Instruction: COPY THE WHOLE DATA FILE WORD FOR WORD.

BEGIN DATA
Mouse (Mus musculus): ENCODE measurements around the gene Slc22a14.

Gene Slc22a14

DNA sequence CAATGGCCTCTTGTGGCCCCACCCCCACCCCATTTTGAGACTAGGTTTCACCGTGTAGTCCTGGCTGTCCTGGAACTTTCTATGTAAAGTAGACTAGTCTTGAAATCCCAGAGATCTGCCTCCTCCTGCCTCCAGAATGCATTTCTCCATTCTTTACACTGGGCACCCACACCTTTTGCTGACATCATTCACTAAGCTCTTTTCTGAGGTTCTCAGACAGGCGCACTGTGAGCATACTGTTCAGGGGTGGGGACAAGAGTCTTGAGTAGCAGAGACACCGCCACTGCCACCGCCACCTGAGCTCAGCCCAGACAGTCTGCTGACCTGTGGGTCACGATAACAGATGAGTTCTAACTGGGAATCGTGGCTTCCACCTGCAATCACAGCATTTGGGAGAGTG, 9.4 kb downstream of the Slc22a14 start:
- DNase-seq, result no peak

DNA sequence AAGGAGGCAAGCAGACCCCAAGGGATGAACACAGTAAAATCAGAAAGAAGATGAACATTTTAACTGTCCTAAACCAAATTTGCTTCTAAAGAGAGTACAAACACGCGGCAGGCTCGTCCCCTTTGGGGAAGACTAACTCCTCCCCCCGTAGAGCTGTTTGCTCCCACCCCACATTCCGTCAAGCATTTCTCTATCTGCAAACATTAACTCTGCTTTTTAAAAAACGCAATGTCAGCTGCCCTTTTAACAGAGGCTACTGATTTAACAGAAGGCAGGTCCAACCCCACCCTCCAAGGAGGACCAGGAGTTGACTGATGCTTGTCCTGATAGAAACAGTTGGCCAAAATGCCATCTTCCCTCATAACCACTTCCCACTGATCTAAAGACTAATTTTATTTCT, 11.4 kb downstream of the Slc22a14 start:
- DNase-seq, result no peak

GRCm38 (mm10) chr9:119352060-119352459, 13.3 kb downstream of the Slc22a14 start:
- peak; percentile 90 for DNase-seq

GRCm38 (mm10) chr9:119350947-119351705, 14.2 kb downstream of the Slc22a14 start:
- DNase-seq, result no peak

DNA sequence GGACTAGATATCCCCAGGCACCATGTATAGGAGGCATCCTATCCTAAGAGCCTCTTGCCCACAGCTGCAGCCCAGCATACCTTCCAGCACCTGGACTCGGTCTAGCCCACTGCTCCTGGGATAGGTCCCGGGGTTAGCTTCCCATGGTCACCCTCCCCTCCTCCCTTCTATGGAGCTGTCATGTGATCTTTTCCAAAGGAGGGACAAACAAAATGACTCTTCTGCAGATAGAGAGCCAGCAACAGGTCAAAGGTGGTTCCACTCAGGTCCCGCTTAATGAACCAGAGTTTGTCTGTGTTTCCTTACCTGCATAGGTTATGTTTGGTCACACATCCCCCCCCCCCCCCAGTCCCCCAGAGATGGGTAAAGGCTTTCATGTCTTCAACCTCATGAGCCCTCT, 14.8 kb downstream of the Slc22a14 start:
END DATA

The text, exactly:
Mouse (Mus musculus): ENCODE measurements around the gene Slc22a14.

Gene Slc22a14

DNA sequence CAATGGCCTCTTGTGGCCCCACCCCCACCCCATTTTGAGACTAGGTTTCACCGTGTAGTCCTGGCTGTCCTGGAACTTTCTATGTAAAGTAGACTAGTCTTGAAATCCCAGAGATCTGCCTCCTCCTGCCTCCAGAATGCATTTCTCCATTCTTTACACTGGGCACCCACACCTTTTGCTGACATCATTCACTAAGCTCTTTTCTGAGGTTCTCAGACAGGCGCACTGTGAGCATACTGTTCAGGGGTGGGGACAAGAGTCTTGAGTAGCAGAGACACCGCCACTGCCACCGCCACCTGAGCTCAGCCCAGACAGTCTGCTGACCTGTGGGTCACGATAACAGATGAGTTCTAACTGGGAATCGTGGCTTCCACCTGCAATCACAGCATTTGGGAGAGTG, 9.4 kb downstream of the Slc22a14 start:
- DNase-seq, result no peak

DNA sequence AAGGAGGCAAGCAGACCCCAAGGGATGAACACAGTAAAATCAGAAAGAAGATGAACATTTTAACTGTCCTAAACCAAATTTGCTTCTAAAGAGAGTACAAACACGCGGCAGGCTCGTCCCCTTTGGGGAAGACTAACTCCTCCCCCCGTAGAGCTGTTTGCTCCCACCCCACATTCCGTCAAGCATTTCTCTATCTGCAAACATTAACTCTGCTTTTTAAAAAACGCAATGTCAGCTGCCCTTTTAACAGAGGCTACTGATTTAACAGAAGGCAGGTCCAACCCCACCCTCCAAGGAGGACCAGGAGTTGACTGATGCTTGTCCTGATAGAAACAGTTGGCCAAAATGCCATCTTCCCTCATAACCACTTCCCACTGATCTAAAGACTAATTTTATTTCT, 11.4 kb downstream of the Slc22a14 start:
- DNase-seq, result no peak

GRCm38 (mm10) chr9:119352060-119352459, 13.3 kb downstream of the Slc22a14 start:
- peak; percentile 90 for DNase-seq

GRCm38 (mm10) chr9:119350947-119351705, 14.2 kb downstream of the Slc22a14 start:
- DNase-seq, result no peak

DNA sequence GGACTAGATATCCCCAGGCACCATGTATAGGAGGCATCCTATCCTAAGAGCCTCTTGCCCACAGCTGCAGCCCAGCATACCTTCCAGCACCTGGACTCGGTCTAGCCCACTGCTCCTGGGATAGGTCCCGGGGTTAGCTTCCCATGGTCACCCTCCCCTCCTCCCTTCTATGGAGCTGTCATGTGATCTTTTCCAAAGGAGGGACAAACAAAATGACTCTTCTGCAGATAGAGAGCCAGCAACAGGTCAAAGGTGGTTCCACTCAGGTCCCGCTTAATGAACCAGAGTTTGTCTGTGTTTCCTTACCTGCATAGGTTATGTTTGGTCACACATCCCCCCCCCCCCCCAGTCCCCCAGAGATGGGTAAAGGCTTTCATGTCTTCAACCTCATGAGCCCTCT, 14.8 kb downstream of the Slc22a14 start: